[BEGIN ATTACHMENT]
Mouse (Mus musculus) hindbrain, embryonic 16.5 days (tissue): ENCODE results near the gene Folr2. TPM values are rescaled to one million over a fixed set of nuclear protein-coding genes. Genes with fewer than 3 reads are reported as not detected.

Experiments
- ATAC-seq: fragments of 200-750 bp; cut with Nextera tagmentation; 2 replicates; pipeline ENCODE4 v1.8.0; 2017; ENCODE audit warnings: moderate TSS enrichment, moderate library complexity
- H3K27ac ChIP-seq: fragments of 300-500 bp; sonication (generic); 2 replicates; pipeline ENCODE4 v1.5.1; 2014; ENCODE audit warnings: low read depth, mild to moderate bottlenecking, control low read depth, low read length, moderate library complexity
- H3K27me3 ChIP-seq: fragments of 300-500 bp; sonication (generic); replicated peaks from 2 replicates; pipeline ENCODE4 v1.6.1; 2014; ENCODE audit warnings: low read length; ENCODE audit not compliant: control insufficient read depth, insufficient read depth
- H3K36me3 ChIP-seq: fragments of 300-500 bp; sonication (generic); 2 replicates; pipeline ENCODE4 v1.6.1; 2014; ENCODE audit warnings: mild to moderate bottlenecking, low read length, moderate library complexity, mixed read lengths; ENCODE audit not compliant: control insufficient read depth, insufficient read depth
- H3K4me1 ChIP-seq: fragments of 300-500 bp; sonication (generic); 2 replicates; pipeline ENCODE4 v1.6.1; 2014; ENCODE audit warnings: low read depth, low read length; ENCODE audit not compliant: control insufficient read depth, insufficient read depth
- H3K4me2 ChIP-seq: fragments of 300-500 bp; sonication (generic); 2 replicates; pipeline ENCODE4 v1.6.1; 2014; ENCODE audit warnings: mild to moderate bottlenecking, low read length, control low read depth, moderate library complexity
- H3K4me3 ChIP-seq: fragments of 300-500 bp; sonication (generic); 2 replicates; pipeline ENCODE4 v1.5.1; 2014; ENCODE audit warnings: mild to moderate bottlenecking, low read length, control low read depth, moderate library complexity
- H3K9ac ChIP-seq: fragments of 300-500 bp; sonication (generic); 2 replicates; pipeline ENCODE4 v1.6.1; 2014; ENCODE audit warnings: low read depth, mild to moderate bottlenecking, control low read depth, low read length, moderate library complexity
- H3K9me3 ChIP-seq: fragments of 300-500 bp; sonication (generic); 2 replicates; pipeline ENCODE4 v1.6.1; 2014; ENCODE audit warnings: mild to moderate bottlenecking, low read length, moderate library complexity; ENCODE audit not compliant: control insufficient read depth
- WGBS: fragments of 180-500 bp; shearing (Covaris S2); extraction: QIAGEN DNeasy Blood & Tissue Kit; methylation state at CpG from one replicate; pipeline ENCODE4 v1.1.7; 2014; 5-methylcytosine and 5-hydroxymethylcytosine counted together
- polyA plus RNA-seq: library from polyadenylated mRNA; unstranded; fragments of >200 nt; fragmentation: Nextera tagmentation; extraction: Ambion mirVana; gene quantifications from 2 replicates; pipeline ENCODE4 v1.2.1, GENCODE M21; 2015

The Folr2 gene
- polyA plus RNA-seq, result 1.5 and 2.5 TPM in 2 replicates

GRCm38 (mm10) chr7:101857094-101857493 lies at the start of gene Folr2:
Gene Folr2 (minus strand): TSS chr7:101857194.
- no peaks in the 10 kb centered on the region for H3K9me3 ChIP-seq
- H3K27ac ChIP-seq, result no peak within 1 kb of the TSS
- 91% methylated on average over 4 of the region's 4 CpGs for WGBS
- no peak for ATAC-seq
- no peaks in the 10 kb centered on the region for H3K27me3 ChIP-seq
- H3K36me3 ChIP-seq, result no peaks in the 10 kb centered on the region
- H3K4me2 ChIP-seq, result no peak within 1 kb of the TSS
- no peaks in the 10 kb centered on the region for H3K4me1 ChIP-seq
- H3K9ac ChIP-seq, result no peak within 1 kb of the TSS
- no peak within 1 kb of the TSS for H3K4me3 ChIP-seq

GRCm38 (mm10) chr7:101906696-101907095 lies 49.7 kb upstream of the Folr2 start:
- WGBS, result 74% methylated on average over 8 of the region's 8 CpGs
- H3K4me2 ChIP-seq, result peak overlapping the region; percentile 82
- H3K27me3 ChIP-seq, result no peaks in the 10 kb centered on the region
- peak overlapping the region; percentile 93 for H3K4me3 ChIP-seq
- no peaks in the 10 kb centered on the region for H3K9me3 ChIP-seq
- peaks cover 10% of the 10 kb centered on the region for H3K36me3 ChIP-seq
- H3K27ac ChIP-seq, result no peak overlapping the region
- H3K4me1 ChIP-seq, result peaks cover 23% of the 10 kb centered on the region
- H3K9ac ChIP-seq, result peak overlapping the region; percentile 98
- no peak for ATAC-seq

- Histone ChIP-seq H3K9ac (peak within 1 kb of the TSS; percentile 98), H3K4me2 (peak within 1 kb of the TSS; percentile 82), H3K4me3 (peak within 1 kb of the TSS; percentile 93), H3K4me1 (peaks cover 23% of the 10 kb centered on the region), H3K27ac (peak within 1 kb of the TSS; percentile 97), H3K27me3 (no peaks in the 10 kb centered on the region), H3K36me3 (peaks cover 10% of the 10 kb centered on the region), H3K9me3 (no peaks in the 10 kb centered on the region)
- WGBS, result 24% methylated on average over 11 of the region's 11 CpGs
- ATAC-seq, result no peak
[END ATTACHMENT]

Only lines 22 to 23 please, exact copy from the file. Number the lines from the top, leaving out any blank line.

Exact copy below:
- no peaks in the 10 kb centered on the region for H3K27me3 ChIP-seq
- H3K36me3 ChIP-seq, result no peaks in the 10 kb centered on the region